Books: Robopocalypse

May 8, 2014

I checked this book on CD out of the library at the librarian’s recommendation, when I was looking for something we could listen to during our trip to Michigan and back for Zach’s graduation. I mentioned that we all like science fiction, so Pam suggested Robopocalypse.

It’s a reasonably interesting story (at least it kept me alert while driving hour after hour, although Jon managed to fall asleep a few times while it played). We would have preferred less coarse language, but it likely is fairly realistic considering that the book is all about fighting a war.

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Cyborgs in the making?

March 18, 2014

Yesterday our younger son asked why science fiction so often portrays problems that arise from a mix of the biological with the mechanical. We had an interesting conversation about real-life instances of machines embedded in people’s bodies, such as mechanical heart valves and cochlear implants. Such devices clearly improve a person’s quality of life without raising concerns that machines could be taking over.

Science fiction, of course, is always looking at what could happen in the future based on current trends. Might we someday have implants that challenge our ability to distinguish between person and machine? Or that make the distinction meaningless?

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Books: Children of God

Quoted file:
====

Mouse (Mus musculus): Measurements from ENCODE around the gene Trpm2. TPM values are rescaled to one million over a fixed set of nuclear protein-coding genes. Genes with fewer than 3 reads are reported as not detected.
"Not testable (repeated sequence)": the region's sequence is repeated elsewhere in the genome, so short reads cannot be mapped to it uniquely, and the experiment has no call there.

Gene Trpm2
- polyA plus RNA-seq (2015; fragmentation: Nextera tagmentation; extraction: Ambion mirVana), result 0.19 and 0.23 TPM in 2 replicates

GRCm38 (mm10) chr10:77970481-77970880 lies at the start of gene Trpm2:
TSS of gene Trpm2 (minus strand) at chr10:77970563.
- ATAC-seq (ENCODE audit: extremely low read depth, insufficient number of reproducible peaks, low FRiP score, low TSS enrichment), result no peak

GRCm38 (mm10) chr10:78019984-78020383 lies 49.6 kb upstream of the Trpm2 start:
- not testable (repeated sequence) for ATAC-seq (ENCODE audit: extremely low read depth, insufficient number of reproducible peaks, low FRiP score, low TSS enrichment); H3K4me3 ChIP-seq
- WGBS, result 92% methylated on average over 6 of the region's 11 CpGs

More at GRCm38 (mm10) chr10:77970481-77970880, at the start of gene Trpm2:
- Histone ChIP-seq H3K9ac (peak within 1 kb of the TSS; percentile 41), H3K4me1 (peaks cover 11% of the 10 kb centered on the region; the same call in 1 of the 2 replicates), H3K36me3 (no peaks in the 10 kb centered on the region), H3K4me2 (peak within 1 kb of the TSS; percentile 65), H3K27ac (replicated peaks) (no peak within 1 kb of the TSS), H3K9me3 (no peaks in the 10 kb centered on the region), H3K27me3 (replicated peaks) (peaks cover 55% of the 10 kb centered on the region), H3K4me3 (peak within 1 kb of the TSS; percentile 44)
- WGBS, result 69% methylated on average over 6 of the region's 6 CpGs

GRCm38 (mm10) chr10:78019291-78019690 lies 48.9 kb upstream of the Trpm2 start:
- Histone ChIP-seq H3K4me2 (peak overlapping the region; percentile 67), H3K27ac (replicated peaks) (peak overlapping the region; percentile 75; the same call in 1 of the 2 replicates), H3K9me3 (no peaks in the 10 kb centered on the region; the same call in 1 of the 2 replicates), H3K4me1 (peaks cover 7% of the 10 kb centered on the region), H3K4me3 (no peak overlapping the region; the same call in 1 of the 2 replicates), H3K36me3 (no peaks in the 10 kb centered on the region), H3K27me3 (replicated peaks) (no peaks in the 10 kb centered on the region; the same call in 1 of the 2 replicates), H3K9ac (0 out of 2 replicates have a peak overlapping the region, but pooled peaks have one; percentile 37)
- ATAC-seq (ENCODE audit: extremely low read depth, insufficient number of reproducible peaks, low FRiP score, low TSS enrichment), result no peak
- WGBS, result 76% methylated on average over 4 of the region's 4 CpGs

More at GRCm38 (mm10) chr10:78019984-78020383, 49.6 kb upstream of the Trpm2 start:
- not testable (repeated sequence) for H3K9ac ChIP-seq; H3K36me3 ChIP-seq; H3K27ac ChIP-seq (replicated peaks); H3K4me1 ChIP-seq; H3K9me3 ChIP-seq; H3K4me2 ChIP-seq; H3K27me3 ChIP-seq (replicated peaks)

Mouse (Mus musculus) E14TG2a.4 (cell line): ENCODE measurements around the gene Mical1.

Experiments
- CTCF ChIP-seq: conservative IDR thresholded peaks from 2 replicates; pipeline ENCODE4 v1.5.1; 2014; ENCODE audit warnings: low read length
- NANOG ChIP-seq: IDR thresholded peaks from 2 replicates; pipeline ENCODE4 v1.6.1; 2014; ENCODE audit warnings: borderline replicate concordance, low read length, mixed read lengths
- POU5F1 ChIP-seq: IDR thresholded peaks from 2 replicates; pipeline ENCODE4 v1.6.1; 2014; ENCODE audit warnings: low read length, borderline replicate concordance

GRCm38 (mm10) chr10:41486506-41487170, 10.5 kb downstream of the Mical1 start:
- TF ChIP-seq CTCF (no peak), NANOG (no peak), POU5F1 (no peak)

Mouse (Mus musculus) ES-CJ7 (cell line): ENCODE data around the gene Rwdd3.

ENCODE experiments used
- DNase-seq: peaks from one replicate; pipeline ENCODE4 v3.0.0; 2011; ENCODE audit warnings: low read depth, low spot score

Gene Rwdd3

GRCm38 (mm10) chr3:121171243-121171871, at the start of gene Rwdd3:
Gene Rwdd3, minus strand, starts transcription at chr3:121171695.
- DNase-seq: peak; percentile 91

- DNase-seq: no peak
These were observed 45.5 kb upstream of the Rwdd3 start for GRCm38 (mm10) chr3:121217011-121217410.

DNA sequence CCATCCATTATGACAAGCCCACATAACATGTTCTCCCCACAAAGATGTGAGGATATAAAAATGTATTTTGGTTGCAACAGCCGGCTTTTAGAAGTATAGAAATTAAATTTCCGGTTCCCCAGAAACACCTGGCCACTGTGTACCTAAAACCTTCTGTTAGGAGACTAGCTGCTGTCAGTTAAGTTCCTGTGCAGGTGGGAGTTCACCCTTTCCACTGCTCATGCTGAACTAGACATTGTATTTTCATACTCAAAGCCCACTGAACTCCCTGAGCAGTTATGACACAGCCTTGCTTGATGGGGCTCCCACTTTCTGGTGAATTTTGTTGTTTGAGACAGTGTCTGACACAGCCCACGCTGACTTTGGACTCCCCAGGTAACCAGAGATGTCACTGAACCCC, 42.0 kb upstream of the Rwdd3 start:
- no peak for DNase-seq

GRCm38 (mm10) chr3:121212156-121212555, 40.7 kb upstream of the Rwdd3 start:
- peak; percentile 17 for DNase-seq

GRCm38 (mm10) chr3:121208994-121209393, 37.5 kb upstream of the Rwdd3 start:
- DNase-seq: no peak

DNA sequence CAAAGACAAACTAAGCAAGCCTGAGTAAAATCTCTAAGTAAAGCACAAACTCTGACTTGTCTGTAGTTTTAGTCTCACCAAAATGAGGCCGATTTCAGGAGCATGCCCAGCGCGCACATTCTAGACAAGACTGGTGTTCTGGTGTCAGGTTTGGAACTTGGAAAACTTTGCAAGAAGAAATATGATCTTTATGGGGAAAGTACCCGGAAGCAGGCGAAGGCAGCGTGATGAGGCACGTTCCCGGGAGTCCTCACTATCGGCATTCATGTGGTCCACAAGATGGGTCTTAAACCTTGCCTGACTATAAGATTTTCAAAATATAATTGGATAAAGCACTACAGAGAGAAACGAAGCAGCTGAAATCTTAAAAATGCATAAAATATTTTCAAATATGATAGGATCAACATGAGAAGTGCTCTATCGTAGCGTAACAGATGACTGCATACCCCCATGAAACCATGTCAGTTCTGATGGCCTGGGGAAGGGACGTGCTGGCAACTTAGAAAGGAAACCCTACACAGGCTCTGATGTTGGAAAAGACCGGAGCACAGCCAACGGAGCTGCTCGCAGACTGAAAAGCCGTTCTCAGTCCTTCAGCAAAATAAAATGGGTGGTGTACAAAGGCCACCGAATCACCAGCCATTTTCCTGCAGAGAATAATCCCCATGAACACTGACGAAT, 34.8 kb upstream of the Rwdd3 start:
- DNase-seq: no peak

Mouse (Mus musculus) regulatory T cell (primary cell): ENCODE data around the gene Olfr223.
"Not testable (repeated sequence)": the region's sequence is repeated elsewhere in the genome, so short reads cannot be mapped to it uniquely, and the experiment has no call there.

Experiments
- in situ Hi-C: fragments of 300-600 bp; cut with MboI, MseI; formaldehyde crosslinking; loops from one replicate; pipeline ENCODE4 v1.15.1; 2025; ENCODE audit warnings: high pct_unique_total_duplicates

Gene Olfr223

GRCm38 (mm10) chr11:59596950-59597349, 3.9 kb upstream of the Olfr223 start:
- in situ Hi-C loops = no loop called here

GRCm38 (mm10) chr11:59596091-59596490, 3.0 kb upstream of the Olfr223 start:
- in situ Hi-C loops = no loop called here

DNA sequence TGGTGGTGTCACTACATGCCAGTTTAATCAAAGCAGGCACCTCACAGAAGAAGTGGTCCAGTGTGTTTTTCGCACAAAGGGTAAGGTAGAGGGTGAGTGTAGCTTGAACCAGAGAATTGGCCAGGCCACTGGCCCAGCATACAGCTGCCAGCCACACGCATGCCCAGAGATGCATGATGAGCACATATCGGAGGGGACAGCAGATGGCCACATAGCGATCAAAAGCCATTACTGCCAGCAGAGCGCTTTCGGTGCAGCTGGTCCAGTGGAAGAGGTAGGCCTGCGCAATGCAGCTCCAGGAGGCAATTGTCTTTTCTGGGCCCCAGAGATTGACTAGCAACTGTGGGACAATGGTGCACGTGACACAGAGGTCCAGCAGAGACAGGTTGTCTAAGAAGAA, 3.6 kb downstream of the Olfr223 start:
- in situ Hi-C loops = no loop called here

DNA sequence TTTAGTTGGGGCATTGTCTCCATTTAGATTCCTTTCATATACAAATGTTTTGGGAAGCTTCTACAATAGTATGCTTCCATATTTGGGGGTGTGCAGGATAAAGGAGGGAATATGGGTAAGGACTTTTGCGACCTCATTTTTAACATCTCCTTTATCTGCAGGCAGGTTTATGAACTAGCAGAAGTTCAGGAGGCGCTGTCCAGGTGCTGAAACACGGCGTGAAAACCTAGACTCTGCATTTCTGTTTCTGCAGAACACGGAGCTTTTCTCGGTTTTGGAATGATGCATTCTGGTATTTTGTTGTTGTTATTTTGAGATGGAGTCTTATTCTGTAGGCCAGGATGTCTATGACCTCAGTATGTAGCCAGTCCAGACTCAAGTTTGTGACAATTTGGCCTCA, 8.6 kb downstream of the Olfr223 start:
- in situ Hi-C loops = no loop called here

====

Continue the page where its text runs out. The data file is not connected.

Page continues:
October 6, 2013

I had no idea that Mary Doria Russell had written a sequel to her excellent novel The Sparrow. It didn’t need a sequel and any continuation of the story could easily be a disappointment.

But I happened to notice Children of God in the library and recognized the author’s name. Considering the spiritual depth and emotional impact of the first book, I decided to finish up some lighter reading before tackling this new novel.

Once I started it, however, I was engrossed in the story. It deals less with specifically spiritual issues (i.e. in terms of our relationship with God – though everything we do has spiritual significance) and more with sociological and political matters. Much of the story takes place on the planet Rakhat, and I have to agree with those reviewers who see those as the more interesting parts of the book. I cared what happened to Emilio Sandoz, but as a character he is less of a draw than in The Sparrow.

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Books: Ender’s World

May 17, 2013

Orson Scott Card is a prolific writer, and there are a number of his books that I haven’t read, but whenever I see another book related to Ender’s Game, I read it. First he wrote sequels, starting with Speaker for the Dead, then later he went back and wrote a parallel series in which the central character is Bean rather than Ender.

I don’t think any of them are as good as Ender’s Game, but I read all of them, because Card is a good writer and I’m interested in the characters and themes he explores in the series. So when I saw Ender’s World in the library, it was a given that I would read it, even before I knew what it was about.

Ender’s World is a book of essays, rather than fiction, and written by other people about Card’s classic novel (but edited by Card, who includes Q&A about how and why he wrote various aspects of the book the way he did). As one reader review at amazon.com says, it’s a bit like having a book club discussion about Ender’s Game. Everyone has a slightly different take on it.

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Books: Anvil of Stars

April 23, 2013

Anvil of Stars is the sequel to Greg Bear’s The Forge of God. While the previous novel dealt with human reactions to the impending end of the world, this book chronicles what follows: the journey of a small group of human survivors whose purpose is to find and destroy whatever race of beings is responsible for the destruction of Earth.